Version 4.3 of the ArcGIS API for JavaScript is the next production release in the 4.x series of the ArcGIS API for JavaScript. The 4.x series represents a whole new edition of the JavaScript API that Esri is launching side by side alongside the 3.x series. The goal with the 4.x series is to reimagine the API in terms of its support for both 2D and 3D, its ease of use as a JavaScript API, its ability to work with map and layer web resources stored as items in the ArcGIS geoinformation model and its support for building engaging and elegant user experiences.

This release includes all of these aspects but its driving reason for existence is the introduction of 3D capabilities into the world of ArcGIS JavaScript development. Version 4 allows developers to build full featured 3D applications powered by Web Scenes that can include rich information layers such as terrain, basemaps, imagery, features, and 3D objects that can be streamed in via tile, feature, image and scene services. In addition, 4.1 also includes core capabilities for working with 2D Web Maps and Layers that can be used to build compelling 2D applications using the new programming pattern. Version 4.2 introduced a new widget framework.

Developers will find the programming patterns for working in 2D and 3D to be pleasantly similar if not identical.

Note that not all 2D layers and capabilities supported in the 3.x API are supported in 4.3 (see Choose a version for more information). We expect developers to study the supported capabilities and make judicious choices with respect to targeting their applications at the 3.x API or the 4.x API as appropriate. The new API will rapidly evolve so that it not only matches the features in 3.x but far extends its reach. For information on the 3.x and 4.x release plan, see the FAQ.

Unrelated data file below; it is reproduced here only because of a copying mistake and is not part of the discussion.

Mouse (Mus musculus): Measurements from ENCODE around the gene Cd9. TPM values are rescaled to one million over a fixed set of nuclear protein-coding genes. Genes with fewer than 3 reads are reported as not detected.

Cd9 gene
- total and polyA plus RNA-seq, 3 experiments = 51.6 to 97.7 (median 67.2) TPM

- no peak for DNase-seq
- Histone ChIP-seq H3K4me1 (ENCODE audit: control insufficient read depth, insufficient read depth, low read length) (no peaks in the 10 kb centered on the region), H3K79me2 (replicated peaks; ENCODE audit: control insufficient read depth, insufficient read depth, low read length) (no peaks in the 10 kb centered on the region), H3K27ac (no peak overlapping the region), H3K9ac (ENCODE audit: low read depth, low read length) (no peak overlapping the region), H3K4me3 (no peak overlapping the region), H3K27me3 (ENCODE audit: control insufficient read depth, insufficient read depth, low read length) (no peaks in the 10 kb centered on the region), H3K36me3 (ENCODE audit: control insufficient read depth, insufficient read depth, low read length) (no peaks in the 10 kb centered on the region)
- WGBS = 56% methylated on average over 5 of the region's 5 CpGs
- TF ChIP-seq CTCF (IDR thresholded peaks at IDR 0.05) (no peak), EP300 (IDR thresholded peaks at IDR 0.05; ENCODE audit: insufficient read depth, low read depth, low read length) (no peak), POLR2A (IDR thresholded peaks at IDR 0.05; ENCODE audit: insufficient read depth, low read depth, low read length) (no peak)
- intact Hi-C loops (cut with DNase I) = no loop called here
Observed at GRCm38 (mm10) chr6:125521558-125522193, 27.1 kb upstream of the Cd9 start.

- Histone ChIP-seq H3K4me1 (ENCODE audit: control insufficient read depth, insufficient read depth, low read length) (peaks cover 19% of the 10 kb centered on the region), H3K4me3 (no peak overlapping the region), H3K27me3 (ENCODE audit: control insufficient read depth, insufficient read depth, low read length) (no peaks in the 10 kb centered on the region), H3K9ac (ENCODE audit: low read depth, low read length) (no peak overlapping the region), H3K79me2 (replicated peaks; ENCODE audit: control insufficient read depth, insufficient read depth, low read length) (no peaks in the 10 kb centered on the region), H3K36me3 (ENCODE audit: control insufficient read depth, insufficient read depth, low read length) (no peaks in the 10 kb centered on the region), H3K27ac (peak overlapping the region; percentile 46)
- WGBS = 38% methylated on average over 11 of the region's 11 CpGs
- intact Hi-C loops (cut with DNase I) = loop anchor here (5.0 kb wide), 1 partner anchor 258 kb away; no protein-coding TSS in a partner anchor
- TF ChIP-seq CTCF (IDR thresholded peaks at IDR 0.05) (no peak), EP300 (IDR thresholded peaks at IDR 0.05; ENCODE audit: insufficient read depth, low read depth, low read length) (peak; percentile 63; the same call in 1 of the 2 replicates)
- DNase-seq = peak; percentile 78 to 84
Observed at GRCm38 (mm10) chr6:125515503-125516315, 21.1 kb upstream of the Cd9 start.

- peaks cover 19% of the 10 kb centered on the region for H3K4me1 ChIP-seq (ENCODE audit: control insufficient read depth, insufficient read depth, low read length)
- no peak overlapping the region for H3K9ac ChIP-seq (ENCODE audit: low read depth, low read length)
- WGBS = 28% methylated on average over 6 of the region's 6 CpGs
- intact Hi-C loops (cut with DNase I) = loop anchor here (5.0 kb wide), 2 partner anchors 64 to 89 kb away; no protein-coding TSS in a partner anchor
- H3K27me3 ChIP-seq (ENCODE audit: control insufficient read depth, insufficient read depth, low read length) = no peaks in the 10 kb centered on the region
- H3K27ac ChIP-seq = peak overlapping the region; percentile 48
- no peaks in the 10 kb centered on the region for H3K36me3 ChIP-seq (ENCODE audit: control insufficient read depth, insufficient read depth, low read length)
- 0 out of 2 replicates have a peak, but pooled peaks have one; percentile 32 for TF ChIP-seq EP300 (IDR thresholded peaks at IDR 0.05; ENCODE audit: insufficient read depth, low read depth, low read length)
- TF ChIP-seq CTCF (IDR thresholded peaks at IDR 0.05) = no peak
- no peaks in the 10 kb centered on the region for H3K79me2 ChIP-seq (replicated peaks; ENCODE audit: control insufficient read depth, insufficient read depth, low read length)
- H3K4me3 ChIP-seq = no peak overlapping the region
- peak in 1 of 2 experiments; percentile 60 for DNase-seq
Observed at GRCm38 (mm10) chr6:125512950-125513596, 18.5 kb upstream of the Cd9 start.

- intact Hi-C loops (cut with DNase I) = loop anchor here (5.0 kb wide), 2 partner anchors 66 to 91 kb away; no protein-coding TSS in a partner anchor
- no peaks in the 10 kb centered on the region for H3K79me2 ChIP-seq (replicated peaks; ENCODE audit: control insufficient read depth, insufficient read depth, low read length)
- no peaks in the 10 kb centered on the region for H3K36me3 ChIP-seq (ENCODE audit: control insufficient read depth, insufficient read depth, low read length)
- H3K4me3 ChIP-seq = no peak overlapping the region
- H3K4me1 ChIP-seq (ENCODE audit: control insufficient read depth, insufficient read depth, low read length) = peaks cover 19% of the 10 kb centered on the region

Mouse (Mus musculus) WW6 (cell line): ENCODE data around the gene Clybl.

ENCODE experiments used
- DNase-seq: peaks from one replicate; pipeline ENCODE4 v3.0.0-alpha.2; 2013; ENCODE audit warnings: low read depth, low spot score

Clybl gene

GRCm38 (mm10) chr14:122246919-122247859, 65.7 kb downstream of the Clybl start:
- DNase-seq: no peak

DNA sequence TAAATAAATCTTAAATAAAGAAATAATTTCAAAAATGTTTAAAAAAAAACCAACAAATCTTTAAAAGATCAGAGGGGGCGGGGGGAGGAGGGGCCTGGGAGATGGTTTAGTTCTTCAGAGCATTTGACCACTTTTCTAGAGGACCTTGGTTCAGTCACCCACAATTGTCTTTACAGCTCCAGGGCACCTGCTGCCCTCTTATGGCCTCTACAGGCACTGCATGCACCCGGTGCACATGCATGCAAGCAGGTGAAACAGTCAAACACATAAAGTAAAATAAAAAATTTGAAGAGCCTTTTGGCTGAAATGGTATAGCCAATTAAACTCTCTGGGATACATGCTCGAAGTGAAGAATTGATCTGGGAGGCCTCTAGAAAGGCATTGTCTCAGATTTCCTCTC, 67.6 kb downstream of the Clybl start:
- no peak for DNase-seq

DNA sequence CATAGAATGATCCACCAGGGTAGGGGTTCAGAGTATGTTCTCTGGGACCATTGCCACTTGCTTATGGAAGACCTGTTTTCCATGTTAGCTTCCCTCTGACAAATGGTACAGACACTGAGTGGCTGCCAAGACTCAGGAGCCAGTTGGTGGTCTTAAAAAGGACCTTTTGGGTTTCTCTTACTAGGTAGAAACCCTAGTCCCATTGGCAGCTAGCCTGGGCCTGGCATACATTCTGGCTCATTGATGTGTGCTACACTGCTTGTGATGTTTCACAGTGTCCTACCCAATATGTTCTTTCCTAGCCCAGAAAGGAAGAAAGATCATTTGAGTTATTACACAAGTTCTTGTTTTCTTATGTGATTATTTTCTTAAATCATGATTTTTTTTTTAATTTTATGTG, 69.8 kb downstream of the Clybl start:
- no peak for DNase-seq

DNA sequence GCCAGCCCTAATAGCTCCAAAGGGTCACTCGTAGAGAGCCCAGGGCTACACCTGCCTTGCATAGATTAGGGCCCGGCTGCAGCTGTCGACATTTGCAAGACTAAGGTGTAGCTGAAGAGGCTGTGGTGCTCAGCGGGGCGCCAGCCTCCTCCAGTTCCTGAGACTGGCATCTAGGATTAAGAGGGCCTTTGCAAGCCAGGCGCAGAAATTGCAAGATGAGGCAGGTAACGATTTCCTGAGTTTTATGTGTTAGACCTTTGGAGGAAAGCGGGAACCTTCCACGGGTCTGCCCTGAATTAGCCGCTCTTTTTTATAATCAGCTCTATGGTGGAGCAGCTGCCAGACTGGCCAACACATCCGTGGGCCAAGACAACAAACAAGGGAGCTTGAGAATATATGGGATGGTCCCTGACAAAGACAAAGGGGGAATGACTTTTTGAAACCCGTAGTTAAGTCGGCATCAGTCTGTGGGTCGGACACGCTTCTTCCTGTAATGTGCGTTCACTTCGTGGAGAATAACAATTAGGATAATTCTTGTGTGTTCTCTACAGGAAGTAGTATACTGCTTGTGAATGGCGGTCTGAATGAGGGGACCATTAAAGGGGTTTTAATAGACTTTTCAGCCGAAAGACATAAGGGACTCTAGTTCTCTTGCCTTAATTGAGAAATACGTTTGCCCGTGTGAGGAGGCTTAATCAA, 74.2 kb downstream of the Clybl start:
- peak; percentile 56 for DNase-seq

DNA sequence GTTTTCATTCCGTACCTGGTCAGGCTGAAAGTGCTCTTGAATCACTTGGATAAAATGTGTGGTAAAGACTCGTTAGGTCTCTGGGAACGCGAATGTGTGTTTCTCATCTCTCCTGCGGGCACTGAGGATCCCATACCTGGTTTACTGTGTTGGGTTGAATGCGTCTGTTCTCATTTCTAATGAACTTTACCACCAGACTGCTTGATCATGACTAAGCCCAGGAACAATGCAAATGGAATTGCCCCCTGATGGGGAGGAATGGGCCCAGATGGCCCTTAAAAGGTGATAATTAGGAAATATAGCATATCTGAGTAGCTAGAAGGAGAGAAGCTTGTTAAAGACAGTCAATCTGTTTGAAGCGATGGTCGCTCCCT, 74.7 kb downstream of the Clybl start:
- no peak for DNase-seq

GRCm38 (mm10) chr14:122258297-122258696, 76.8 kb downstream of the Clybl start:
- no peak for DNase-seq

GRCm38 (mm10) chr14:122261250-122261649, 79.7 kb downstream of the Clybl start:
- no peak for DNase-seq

This is an overview of some key capabilities of the 4.x API:

Make a 3D map as easily as a 2D map

With the introduction of map views, developers can render a map with a 2D view or a 3D view (or both) with just a few lines of code. Working with a 3D view is much like working with a 2D view. For example, both views share the same implementation for layers, renderers, tasks, geometry, symbology, pop-ups, and navigation, but 3D adds 3D-specific concepts such as environment (atmosphere and lighting) and the camera. Learn more about 2D maps and 3D scenes.

Easily integrate with your web GIS

Many developers have adopted the pattern of authoring a web map in ArcGIS Online and Portal for ArcGIS and consuming it in an app. They create beautiful visualizations of their data, configure pop-ups, and setup bookmarks, and then load the map into their app simply referencing the web map's ID. With the 4.x API, you can follow the same pattern with 3D maps using web scenes. This is accomplished by styling your map in ArcGIS Online or Portal for ArcGIS, saving it as a web scene, and then loading it in your app using the web scene's ID.

WebScene in action
Create interactive 3D web mapping apps by loading a web scene.